07:14AM | 05/14/01
Member Since: 04/05/01
32 lifetime posts
I will be painting my house this weekend with an oil-based primer over oil paint and then using latex-based paint. I've got a 1940's house with the original paint in most rooms. This is the first time I've used oil-based paint, so I've got some questions.

1. How bad are the fumes?
2. What safety precautions do I need to take?
3. Does putting a few drops of vanilla in the paint actually help? (I'm pretty skeptical about this)
4. Has anyone used paint sprayers with success? My wife thinks that we'll have a lot of paint floating around the room if we use one. Any thoughts on this would be appreciated.
5. I've got some windows that are painted shut in the living room. What's the best way to get them open. (I won't be painting them right now.)
6. I've got 4 rooms to prime, including the ceilings, 9x11, 11x13, 13x13, 13x17. How long would it take with 2 people per room?

Thanks for your help.



08:16AM | 05/14/01
Member Since: 05/02/01
4 lifetime posts
Hi Mark,

Are you planning on sanding before you paint? I am getting ready to paint over woodwork in a 1950 house with original paint and my concern is lead paint. I was told NOT to sand, therefore I have been unable to find a primer that sticks to the unsanded glossy surface. How are you handling the situation? What primer did you choose?



08:39AM | 05/14/01
Member Since: 04/05/01
32 lifetime posts

I haven't given any thought to sanding, although all the wood trim will be sanded lightly as I've removed most of it to re-wire and had to fill some holes. I've done fairly extensive patching and I've got a sanding kit to go over the patches, so I could sand all but the textured ceiling if I had to, so there's another question.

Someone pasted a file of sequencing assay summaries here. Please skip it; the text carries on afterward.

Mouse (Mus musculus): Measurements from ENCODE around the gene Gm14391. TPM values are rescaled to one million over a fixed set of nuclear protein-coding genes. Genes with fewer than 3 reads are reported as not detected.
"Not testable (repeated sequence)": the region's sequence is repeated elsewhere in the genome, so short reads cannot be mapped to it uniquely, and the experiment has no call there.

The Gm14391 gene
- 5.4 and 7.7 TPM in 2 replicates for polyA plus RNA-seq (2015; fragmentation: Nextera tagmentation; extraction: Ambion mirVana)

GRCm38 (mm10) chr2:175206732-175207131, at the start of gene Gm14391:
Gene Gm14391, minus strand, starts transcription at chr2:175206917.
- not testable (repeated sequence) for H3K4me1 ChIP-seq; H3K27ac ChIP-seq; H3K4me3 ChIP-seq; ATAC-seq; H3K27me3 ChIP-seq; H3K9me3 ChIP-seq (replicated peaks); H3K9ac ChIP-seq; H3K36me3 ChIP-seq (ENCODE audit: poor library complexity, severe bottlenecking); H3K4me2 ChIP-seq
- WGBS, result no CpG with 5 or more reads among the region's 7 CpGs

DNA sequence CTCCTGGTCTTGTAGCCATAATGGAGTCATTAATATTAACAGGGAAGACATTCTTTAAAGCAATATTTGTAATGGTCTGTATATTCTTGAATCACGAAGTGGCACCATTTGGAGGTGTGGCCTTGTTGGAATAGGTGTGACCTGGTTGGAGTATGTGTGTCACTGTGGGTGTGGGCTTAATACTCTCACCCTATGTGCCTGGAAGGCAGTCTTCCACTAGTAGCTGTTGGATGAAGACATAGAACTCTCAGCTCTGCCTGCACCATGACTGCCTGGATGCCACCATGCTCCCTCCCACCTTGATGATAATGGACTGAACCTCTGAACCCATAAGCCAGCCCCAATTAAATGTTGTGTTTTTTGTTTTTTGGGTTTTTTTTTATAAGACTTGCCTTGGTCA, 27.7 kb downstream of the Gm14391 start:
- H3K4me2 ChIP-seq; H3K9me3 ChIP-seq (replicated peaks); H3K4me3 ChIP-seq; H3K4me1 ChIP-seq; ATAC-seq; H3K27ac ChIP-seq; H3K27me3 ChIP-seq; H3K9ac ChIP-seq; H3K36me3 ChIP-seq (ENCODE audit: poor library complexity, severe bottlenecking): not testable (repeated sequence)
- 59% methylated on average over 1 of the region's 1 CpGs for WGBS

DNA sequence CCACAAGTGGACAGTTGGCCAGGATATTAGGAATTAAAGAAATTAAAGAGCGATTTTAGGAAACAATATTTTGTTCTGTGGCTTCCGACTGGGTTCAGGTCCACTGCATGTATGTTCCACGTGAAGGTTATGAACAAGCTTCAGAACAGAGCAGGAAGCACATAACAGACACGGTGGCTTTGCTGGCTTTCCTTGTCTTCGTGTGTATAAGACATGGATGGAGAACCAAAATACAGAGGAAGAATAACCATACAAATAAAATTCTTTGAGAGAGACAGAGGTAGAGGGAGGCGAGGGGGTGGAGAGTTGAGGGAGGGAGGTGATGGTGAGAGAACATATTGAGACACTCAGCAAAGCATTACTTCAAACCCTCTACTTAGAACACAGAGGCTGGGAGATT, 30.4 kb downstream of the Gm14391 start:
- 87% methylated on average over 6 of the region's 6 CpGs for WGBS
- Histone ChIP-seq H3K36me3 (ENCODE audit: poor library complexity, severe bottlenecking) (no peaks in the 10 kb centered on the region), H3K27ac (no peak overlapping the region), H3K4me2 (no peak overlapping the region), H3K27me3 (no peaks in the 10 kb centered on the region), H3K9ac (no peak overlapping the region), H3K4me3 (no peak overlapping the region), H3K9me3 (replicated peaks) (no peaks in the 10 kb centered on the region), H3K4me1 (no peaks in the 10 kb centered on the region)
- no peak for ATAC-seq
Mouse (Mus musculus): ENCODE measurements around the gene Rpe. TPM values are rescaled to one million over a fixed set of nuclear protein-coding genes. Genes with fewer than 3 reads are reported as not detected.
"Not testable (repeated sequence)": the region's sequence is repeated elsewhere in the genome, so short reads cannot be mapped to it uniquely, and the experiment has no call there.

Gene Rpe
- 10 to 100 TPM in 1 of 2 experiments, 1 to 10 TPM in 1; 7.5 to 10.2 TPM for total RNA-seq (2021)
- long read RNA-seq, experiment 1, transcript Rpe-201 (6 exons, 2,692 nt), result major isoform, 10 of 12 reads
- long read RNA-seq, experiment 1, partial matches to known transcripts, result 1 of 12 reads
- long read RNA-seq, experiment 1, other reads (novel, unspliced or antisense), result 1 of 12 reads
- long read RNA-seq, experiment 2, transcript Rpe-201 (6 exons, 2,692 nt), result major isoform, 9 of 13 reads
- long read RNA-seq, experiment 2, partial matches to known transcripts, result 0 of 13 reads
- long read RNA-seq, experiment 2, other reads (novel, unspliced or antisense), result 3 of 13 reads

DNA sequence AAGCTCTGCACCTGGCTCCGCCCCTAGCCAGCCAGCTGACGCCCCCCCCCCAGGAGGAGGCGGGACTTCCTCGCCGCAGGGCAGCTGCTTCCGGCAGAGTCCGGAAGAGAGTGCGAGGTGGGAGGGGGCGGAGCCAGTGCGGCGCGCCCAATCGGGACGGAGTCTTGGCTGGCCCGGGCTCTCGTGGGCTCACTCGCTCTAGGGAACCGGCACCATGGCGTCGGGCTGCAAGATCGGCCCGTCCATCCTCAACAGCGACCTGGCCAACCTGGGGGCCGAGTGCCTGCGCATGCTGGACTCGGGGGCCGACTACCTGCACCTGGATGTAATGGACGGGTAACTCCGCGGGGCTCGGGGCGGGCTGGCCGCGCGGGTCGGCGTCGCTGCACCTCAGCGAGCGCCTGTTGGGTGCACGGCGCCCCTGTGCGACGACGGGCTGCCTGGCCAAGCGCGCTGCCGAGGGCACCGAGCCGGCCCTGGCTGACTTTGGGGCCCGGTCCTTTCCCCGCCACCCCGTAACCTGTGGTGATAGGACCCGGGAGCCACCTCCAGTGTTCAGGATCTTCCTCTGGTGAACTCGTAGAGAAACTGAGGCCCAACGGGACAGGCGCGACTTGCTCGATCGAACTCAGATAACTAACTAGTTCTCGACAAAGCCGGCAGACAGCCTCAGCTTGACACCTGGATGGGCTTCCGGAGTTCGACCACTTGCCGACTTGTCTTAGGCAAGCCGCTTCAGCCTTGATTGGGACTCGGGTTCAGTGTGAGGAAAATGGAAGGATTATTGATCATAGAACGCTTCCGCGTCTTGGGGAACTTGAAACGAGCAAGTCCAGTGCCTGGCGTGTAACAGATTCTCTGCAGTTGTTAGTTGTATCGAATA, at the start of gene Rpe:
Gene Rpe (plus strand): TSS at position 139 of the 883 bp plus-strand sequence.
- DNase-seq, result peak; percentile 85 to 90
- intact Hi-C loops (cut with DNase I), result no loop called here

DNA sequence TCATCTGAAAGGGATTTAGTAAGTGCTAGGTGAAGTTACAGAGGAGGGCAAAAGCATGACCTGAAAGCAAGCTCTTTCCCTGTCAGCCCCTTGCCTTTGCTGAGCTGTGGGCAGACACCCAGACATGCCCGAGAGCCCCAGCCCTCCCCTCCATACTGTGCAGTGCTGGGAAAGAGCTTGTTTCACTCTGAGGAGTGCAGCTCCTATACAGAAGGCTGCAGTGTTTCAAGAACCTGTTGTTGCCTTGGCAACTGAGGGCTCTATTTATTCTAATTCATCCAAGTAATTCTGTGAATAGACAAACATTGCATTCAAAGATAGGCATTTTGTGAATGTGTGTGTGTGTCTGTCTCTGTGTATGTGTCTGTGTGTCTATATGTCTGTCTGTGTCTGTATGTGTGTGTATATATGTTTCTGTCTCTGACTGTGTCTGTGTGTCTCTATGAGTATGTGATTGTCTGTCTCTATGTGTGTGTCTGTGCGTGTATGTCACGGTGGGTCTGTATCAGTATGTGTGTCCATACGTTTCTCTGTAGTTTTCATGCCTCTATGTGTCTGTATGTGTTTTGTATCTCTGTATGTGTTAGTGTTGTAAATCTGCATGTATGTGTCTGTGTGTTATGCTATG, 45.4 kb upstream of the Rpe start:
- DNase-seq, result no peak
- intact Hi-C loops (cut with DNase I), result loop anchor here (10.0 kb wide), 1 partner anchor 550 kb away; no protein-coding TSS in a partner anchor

As for the lead paint, I found a test kit after quite a bit of looking. I tested all the rooms and luckily didn't have any lead paint. If you can get your hands on one I'd recommend it. I found one at Home Hardware in Ontario, but I've been told that Home Depot should carry them in the states (don't seem to carry them here, though).

Good luck,



11:12AM | 05/25/01
Member Since: 05/16/01
4 lifetime posts
In order to avoid sanding glossy paint on trim, I have used a chemical "deglosser" that etches the surface. It seems like a weak paint remover, so wear gloves, goggles and provide lots of ventilation. The stuff I used was made by JASCO.

I have also used a primer specifically recommended for glossy surfaces (BIN 1-2-3). It is shellac based, so it drys really fast and seems to stick to anything.

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